Inspiration and Reflection Part One

by Penny Boreham

Dr Dan Siegal
Dr Dan Siegel

In this series of blogs, members of staff at Khiron House are going to choose and share the words of an inspiring thinker/writer/practitioner who has made an impact on them and encouraged them to reflect more deeply on the work they do.

Today, Benjamin Fry, our founder, chooses an extract from the neuropsychiatrist and author Dr Dan Siegel’s book “Mindsight” and then goes on to reflect on why Dan Siegel’s words have had such an impact on him.

Extract from Dan Siegel’s “Mindsight”

WITHIN EACH OF US there is an internal mental world – what I have come to think of as the sea inside – that is a wonderfully rich place, filled with thoughts and feelings, memories and dreams, hopes and wishes.  Of course it can also be a turbulent place, where we experience the dark side of all those wonderful  feelings and thoughts – fears, sorrows, dreads, regrets, nightmares.  When this inner sea seems to crash in on us, threatening to drag us down below to the dark depths, it can make us feel as if we are drowning.  Who among us has not at one time or another  felt overwhelmed by the sensations from within our own minds?  Sometimes these feelings are just a passing thing – a bad day at work,  a fight with someone we love,  an attack of nerves about a test we have to take or a presentation we have to give, or just an inexplicable case of the blues for a day or two.  But sometimes they seem to be something much more intractable, so much part of the very essence of who we are that it may not even occur to us that we can change them.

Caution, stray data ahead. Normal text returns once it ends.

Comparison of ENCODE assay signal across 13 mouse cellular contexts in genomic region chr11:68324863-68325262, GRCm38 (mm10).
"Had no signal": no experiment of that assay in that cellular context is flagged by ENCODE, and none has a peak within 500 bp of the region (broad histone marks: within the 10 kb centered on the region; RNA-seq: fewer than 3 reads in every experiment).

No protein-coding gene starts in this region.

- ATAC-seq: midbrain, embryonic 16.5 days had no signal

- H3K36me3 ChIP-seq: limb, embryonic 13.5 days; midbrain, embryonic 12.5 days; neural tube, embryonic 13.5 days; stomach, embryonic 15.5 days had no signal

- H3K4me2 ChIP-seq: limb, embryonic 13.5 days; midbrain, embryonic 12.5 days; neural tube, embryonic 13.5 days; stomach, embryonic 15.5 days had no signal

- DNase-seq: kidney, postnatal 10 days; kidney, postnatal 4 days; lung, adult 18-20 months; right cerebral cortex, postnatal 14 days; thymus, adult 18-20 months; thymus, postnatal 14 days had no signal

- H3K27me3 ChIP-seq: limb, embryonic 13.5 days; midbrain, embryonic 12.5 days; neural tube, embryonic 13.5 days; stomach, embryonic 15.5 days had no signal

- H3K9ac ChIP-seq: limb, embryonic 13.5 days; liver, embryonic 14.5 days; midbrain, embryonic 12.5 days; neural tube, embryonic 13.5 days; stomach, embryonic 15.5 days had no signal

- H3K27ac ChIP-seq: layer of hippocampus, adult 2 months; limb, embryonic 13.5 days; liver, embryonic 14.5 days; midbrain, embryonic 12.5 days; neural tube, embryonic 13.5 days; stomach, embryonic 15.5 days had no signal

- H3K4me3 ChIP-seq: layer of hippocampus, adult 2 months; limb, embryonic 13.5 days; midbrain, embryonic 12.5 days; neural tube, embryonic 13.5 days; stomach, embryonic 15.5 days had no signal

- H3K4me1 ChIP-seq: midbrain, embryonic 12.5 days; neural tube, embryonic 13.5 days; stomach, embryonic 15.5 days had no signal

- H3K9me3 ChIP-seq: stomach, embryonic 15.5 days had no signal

Benjamin Fry’s Reflections

I wanted to share these words as they remind me of a talk I heard, at the Breath of Life conference, in 2013, by Dan Seigel and it was a tour-de-force.

His lecture explained how he had become interested, as a newly qualified psychiatrist, in what the ‘mind’ might actually be.   The tour he took us on through many disciplines of academia was enlightening. More interesting,  perhaps, was the simple fact of how little that question ever gets asked, particularly by professionals and patients in ‘mental’ health.

You can’t autopsy a mind.  You can’t look at one.  You can’t hold it in your hand.  And yet we ascribe to it a multitude of qualities and experiences.  We talk of ‘losing our mind’ or going ‘out of our mind’, as a way of explaining crazy-looking behaviour or hearing what sounds like the results of deranged thoughts.

When we are unhappy, or worse, ill with anxiety or depression, we think that something is wrong with our mind.  But it’s hard to really get a grip on what that might mean.  Yes, as Dan Siegal says above, we have an internal mental world, but the results of it are tangible.  ‘Mental’ illness causes pain in the body and disordered thoughts break relationships and cause difficult behaviour.

At Khiron House we see the mind as very much a projection of the health of the nervous system which lives beneath it.   Of course it is spectacularly complex, but much of what that complexity does rests on the starting point of basic signals sent to it about threat from the nervous system.

It is like the weather.   What happens in central London changes a great deal depending on whether it is ‘0’ or ’30’ degrees at lunch time.   Ignoring the weather and then trying to explain these different behaviours is a fool’s errand.

Mental health work which does not pay attention to the underlying primal signals from the nervous system (our ‘neuroception’) is similarly difficult.

When my nervous system says ‘threat’ I think and act differently from when it says ‘safe’.  That’s been true for about  500 million years.   The drama for us, as  human beings,  is that our nervous systems can get stuck in prior threats.  We then see ‘threat’ when we should feel ‘safe’.

Understanding this is, to my view,  essential  if we hope to  understand and treat many issues that are regarded as “mental” – reality issues, anger, coping strategies, issues around self-medicating and a host of others.

It will also help us  ‘feel’  our ‘sea inside’ in all its majesty and depth.

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